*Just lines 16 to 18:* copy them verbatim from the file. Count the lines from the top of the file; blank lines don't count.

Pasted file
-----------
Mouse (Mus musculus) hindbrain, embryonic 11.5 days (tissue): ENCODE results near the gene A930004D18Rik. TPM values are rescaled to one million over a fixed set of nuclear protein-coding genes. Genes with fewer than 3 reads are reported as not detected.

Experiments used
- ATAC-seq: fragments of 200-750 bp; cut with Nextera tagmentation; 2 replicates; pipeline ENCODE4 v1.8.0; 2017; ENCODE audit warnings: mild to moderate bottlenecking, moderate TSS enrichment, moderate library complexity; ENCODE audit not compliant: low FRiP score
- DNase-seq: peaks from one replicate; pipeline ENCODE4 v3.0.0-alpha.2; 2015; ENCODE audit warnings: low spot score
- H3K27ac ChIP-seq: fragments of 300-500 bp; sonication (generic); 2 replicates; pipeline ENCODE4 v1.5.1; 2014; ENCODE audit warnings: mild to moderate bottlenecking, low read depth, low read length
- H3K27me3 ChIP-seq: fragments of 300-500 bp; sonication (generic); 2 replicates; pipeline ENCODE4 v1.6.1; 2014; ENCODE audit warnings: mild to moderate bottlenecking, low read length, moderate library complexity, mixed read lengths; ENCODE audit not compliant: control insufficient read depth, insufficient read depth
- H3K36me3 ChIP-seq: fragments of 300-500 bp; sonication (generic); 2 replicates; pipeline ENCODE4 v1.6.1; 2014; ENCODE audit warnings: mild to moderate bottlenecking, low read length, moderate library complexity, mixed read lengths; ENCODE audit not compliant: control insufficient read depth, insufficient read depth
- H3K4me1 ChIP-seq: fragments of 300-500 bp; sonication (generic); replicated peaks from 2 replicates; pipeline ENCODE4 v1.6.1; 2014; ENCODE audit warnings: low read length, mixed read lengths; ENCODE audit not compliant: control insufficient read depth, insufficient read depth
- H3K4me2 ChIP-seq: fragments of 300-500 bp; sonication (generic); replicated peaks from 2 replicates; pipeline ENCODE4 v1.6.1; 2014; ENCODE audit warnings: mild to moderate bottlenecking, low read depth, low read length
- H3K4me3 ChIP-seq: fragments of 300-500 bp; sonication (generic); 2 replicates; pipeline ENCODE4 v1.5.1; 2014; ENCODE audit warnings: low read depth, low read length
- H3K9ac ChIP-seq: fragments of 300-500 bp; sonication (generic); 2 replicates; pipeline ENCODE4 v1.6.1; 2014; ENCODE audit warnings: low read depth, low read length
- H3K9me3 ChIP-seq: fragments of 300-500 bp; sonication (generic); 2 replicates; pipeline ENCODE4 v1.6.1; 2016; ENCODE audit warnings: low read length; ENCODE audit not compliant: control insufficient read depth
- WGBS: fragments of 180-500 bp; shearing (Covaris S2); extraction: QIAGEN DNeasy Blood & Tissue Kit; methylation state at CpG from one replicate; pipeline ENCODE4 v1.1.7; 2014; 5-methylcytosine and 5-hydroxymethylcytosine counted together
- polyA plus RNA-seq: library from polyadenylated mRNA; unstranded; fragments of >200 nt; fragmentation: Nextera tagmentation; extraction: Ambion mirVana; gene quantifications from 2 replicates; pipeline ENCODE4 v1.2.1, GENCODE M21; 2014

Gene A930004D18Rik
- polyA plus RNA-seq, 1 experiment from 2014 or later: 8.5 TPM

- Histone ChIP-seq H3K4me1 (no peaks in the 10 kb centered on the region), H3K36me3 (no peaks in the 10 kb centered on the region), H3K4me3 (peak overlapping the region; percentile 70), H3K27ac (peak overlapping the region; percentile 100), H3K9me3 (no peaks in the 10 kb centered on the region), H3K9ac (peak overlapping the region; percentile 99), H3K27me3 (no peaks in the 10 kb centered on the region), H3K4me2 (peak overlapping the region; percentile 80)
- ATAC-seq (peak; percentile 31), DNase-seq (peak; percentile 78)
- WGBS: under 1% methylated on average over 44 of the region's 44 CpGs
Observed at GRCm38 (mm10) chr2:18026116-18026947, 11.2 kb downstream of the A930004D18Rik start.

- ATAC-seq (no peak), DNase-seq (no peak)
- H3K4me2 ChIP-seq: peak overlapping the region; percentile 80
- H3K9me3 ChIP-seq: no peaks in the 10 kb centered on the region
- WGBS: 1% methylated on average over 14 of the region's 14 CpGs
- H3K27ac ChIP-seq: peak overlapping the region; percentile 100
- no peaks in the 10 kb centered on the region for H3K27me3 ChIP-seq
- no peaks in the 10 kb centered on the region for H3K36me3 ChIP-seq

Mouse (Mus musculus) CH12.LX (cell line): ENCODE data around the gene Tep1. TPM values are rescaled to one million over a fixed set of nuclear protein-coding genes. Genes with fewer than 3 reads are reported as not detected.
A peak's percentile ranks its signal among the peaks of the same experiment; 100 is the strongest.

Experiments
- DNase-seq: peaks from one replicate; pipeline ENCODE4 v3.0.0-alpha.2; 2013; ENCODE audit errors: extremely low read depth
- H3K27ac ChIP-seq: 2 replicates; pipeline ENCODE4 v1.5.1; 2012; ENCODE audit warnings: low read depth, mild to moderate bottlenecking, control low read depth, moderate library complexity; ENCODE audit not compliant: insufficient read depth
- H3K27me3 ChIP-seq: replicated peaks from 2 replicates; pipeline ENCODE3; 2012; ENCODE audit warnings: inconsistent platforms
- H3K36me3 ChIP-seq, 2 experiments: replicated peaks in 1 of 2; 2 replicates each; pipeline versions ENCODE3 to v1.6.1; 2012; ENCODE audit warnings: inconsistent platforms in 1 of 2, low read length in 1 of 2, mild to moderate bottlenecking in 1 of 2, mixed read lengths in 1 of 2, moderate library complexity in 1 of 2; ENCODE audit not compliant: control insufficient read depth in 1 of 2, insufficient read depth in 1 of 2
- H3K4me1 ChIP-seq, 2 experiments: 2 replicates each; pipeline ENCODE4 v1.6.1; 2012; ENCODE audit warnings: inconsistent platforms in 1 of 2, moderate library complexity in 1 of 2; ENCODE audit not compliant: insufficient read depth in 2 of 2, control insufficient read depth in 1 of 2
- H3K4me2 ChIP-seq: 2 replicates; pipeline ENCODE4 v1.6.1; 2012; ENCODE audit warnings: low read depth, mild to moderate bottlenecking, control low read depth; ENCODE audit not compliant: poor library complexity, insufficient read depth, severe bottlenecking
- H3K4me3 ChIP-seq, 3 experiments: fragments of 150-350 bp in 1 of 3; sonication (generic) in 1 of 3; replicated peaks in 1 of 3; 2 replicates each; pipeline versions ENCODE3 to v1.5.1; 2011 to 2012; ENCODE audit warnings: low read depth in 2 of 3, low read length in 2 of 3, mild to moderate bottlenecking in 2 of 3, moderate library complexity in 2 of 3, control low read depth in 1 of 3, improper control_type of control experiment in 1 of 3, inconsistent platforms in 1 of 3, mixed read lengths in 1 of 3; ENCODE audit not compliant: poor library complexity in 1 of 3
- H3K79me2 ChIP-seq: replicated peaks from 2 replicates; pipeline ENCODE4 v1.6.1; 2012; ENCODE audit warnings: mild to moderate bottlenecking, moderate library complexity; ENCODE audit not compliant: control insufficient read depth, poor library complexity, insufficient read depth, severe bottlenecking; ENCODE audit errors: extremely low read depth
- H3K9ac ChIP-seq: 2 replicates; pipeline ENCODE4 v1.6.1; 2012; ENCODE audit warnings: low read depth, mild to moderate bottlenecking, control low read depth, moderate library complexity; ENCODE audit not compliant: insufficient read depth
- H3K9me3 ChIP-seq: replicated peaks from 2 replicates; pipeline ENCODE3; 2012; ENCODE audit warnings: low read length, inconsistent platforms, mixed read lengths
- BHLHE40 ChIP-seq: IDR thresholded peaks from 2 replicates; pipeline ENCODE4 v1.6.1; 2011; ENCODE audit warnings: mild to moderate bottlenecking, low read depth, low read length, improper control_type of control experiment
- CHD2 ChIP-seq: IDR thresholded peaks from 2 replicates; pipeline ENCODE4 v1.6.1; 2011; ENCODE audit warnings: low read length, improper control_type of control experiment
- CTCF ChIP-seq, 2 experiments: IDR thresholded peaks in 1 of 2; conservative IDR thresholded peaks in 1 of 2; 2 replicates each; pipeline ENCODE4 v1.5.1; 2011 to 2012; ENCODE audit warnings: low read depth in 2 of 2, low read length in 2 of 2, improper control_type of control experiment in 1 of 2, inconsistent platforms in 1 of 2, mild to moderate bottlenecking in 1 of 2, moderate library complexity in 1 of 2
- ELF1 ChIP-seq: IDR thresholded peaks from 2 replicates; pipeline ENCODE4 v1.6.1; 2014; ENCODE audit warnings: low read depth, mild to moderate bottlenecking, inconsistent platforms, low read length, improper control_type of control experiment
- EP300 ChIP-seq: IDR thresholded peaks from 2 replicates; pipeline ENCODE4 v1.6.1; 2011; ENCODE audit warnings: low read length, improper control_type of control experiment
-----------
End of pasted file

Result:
- polyA plus RNA-seq, 1 experiment from 2014 or later: 8.5 TPM

- Histone ChIP-seq H3K4me1 (no peaks in the 10 kb centered on the region), H3K36me3 (no peaks in the 10 kb centered on the region), H3K4me3 (peak overlapping the region; percentile 70), H3K27ac (peak overlapping the region; percentile 100), H3K9me3 (no peaks in the 10 kb centered on the region), H3K9ac (peak overlapping the region; percentile 99), H3K27me3 (no peaks in the 10 kb centered on the region), H3K4me2 (peak overlapping the region; percentile 80)
- ATAC-seq (peak; percentile 31), DNase-seq (peak; percentile 78)